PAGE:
10 Strategies for Dealing with a Defiant Teen

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October 12, 2015 by middleearthnj

Mother and DaughterAdolescence can be a difficult phase in life to navigate. Defying the wishes of their parents (or other authority figures) and testing limits is a normal part of growing up for teens. Youth are trying to figure out who they are, establish their independence, and express themselves. Unfortunately, in some teens, this process can cause them to act out in an angry, argumentative, spiteful, or rebellious manner. But, just because it’s normal behavior, doesn’t make it acceptable. To keep the peace in your home, parents need a strategy to deal with a teen’s defiant behavior.

Today’s blog offers 10 strategies for the weary parent to handle a defiant teenager:

1. Tie Privileges to Good Behavior.

What your teen might consider as necessities are really privileges that they should have to earn. Electronics, money, driving, and time with friends are all wonderful things that your teen may be allowed when they are behaving appropriately. While you should try to keep the link positive – for example, telling your teen that they have the opportunity each day to earn more privileges with good choices – these privileges should be taken away if your teen calls you names, refuses to comply with house rules, or engages in some other disrespectful behavior.

2. Avoid Repetition.

For some reason, it seems like most parents, at one point or another, resort to repeating themselves. Nagging your teen, or reminding them over and over that if they don’t do something they will be grounded, usually does not work. Many times, it just encourages defiance and steals your authority. Instead, give directions one time only, offering only one warning, and then, follow through with a consequence. It is the fastest way to achieve compliance while also maintaining a more peaceful household.

3. Enforce Consequences.

Once you have decided what limits and/or rules are important to you, stick to them, and establish specific consequences for breaking them. You absolutely must follow through in enforcing consequences to see change in your teen’s behavior. Do not ever threaten a consequence that you will not enforce – your teen will call your bluff, and, when you don’t follow through, you will lose your authority. If your teen doesn’t comply, provide the consequence in a calm manner. For example, you might say, “You didn’t clean your room like I asked you to, so you won’t be allowed to go to the movies.” Or, “Since you came home late tonight, you will not have access to the car this weekend.”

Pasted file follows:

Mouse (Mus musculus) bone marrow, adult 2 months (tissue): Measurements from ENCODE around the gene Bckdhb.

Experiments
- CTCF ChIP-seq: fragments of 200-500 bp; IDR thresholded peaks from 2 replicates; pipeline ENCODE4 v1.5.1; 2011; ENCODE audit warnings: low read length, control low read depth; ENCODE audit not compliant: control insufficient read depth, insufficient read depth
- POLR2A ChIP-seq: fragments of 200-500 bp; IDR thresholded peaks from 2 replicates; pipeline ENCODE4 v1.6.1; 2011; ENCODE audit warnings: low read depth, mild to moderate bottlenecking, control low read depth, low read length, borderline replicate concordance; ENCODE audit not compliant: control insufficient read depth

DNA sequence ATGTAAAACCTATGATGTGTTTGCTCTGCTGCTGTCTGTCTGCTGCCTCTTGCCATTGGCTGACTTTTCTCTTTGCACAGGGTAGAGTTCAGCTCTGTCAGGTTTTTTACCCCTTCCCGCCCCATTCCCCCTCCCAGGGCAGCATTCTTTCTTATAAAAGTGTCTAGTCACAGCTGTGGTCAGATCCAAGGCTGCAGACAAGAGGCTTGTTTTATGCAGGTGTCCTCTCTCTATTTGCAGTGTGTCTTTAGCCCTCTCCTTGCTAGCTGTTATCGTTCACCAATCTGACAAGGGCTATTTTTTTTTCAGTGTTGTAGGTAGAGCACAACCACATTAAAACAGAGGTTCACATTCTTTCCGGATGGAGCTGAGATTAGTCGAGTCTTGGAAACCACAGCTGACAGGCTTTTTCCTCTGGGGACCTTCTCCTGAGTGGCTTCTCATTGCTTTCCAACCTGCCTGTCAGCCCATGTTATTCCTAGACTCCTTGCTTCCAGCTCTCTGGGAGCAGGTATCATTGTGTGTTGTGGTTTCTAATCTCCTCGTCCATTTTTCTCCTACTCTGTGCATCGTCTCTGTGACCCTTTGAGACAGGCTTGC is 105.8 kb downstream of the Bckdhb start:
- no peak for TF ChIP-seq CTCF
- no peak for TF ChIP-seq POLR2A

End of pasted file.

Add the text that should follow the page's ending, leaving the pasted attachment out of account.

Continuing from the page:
The other important key in this area is not rescuing your child from the consequences of his behavior. This will only encourage further defiance. For example, if he backtalks a teacher, do not call and make excuses for his behavior or try to lessen his punishment. Instead, talk to your teen about how he should make choices that work in his favor rather than choices that ultimately make him unhappy.

4. Have a Plan.

When your teen acts defiant, the situation can become very emotional. Your teen may be angry and their behavior can, in turn, make you angry. Unfortunately, emotional gut reactions generally do not help calm the conflict, so it is best to create a strategy beforehand. Plan out what you’re going to say to your child ahead of time, before she acts out again. Deliver your message in a simple, clear, and calm manner.

5. Praise Good Behavior.

Offer your teen a compliment or simple thank you when you see them making a good choice or doing something you asked. You might say, “Thanks so much for cleaning your room without even being asked.” Your compliments (as long as they are not sarcastic or over-the-top) will encourage your teen to continue to do good things. If you are always on his back about what he does wrong, he will end up feeling like he can’t do anything right, so why bother? Acknowledge the small steps they take in positive directions.

6. Teach Problem Solving.

Despite what your teen may say, they usually do not prefer to deal with their problems alone. As a parent, you are your teen’s teacher, coach, cheerleader, and disciplinarian. Part of your role is to teach your teen how to solve their own problems. You can read our previous blog Teaching Problem Solving Skills.